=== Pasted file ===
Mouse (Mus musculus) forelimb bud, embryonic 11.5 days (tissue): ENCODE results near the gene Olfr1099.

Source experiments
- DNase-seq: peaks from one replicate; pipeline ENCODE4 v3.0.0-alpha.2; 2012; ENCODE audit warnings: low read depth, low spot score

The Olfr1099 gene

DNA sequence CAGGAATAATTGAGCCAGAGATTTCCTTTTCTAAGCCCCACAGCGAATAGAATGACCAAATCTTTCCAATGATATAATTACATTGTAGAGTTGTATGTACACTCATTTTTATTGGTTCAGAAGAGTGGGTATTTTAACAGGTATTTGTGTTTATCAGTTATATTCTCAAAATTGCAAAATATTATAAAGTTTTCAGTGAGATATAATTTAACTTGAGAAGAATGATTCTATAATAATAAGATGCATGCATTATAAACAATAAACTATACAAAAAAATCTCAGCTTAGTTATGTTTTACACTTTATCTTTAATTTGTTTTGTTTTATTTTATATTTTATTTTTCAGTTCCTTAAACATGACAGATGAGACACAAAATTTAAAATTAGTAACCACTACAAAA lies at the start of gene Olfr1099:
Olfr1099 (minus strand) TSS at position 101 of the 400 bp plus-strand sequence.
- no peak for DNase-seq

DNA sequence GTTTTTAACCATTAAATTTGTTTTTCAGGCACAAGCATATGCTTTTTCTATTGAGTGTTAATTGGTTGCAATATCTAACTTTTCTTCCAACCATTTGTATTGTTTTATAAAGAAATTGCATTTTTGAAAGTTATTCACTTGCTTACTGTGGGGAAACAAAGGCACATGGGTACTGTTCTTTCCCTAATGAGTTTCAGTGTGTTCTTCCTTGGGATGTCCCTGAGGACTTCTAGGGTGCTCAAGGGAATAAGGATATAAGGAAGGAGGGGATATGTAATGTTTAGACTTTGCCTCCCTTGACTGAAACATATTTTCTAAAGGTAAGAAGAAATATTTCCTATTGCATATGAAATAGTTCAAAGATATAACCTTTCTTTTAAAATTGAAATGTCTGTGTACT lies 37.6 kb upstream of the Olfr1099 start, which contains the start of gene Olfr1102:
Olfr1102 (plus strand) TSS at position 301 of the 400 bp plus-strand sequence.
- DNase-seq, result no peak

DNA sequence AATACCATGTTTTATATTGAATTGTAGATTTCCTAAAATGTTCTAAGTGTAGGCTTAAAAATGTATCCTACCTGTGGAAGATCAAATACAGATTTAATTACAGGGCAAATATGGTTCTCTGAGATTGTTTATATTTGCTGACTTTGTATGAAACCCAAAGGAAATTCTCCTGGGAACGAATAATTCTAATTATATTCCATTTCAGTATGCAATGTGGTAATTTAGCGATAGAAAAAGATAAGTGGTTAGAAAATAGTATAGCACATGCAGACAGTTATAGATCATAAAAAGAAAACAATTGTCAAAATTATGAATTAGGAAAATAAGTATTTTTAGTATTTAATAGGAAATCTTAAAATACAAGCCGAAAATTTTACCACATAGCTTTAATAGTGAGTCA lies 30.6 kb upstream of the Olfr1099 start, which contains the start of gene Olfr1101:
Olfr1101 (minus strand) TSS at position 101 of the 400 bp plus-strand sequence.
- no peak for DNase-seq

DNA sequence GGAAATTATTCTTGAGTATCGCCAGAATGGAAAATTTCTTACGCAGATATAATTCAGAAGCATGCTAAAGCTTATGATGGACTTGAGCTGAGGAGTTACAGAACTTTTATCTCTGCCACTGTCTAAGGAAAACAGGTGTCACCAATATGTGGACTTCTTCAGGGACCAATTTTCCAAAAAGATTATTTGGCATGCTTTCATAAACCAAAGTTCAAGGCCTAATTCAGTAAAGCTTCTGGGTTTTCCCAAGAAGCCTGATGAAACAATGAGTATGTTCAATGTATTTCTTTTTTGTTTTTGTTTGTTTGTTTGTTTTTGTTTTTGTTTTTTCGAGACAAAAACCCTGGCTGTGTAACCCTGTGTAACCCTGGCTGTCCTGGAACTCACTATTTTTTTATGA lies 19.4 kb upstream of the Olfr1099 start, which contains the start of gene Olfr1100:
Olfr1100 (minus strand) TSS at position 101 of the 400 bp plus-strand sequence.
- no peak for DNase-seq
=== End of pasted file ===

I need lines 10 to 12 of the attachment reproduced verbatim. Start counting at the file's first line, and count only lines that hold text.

- DNase-seq, result no peak

DNA sequence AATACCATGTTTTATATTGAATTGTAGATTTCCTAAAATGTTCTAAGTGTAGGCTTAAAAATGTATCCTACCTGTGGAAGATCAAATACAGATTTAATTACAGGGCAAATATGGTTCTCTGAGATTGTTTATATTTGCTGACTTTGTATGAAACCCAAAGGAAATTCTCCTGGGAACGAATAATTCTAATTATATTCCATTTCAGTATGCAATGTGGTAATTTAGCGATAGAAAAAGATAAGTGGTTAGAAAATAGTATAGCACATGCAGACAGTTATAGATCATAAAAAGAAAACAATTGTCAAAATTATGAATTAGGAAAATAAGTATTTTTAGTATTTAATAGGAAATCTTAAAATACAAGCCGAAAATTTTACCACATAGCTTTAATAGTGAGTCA lies 30.6 kb upstream of the Olfr1099 start, which contains the start of gene Olfr1101:
Olfr1101 (minus strand) TSS at position 101 of the 400 bp plus-strand sequence.